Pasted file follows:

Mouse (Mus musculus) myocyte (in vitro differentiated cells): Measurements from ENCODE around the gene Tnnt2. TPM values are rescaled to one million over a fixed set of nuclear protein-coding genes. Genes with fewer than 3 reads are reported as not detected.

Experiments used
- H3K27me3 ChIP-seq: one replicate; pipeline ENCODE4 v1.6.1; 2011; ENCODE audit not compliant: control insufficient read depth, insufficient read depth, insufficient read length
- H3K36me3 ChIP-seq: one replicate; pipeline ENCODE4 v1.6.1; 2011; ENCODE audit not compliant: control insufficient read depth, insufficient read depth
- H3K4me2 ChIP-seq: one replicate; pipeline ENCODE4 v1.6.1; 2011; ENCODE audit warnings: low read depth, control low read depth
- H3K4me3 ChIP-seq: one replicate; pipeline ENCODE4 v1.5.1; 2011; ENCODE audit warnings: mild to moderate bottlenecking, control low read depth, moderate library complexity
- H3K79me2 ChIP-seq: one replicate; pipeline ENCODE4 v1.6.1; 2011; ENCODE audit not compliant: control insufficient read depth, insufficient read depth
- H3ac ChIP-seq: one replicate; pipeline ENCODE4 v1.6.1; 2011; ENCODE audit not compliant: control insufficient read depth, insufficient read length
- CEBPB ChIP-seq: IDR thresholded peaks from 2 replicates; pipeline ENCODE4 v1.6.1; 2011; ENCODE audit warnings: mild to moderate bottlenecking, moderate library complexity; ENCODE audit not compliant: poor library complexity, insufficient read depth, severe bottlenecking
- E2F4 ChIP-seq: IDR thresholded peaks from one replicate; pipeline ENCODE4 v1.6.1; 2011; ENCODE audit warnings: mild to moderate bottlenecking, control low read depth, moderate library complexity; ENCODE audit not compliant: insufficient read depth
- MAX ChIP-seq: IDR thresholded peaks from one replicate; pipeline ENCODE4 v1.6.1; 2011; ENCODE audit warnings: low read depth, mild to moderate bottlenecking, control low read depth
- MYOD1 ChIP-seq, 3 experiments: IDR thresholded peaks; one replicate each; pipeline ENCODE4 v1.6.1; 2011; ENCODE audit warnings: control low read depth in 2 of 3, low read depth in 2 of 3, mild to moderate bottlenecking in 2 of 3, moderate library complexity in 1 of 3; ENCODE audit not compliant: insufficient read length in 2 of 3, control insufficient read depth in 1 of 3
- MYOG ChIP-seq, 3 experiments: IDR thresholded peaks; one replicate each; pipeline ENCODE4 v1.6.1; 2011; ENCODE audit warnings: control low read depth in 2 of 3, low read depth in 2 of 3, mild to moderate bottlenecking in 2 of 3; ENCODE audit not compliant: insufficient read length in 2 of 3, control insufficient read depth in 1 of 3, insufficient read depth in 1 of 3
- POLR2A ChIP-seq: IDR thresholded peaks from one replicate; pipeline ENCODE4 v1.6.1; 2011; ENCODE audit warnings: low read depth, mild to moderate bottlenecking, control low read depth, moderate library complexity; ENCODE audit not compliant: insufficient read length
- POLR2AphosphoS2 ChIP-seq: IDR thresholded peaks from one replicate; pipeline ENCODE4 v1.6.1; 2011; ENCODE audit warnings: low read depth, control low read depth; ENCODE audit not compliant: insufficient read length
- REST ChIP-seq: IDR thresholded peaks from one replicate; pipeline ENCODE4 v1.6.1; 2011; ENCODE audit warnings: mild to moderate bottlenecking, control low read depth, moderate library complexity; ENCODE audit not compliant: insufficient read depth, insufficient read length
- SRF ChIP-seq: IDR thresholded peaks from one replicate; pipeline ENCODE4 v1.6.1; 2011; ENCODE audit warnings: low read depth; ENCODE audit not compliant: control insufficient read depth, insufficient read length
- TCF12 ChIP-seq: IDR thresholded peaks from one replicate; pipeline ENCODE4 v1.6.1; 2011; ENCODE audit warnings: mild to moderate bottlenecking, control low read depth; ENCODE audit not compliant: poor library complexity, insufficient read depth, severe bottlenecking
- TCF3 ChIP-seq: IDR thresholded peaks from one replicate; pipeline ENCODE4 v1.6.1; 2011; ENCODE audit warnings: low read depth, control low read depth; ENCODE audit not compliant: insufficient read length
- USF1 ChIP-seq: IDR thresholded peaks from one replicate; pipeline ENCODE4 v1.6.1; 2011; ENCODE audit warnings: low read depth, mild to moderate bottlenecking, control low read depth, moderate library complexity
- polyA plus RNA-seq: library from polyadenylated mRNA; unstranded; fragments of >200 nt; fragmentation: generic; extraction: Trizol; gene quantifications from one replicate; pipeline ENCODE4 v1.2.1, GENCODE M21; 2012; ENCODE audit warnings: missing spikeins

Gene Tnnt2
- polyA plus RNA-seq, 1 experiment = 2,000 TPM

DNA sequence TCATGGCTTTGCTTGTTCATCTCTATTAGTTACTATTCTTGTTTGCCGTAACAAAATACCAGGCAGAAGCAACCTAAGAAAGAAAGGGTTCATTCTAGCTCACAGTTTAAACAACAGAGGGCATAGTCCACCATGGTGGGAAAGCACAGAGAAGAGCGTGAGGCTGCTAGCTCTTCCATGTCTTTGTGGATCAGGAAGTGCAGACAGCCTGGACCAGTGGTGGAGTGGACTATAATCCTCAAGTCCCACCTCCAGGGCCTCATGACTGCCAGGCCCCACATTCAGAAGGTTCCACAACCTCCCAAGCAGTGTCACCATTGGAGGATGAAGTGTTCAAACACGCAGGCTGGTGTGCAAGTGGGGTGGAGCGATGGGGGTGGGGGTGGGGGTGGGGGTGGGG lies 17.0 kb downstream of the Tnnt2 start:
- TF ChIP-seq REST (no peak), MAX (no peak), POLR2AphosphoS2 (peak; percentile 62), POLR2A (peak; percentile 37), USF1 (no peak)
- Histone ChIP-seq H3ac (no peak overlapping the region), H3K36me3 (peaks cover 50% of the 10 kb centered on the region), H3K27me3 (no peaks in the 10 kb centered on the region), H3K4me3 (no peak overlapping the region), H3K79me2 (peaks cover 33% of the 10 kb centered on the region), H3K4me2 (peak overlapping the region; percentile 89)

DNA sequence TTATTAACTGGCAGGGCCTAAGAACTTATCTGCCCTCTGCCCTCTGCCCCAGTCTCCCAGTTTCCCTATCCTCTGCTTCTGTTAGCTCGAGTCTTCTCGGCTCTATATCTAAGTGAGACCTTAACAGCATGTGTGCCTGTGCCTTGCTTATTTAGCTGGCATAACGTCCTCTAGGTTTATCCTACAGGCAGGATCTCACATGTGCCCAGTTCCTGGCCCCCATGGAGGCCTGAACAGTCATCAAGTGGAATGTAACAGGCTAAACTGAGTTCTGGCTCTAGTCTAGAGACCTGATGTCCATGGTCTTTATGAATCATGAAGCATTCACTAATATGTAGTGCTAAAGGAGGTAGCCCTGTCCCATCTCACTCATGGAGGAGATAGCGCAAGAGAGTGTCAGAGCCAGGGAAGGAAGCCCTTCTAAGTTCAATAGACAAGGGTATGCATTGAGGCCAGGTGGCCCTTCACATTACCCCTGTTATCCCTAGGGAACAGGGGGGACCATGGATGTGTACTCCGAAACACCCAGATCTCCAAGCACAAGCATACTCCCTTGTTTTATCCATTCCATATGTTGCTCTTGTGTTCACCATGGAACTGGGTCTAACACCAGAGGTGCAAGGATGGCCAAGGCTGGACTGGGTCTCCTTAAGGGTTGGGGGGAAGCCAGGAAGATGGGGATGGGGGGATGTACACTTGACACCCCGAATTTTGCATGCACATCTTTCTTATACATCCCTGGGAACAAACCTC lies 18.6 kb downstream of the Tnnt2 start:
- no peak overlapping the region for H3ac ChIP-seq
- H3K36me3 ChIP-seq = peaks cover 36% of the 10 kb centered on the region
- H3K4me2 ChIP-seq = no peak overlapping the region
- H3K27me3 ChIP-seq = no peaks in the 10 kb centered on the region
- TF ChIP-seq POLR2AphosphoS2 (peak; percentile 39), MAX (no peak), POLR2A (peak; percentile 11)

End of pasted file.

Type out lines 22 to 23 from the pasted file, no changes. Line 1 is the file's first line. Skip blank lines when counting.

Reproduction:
Gene Tnnt2
- polyA plus RNA-seq, 1 experiment = 2,000 TPM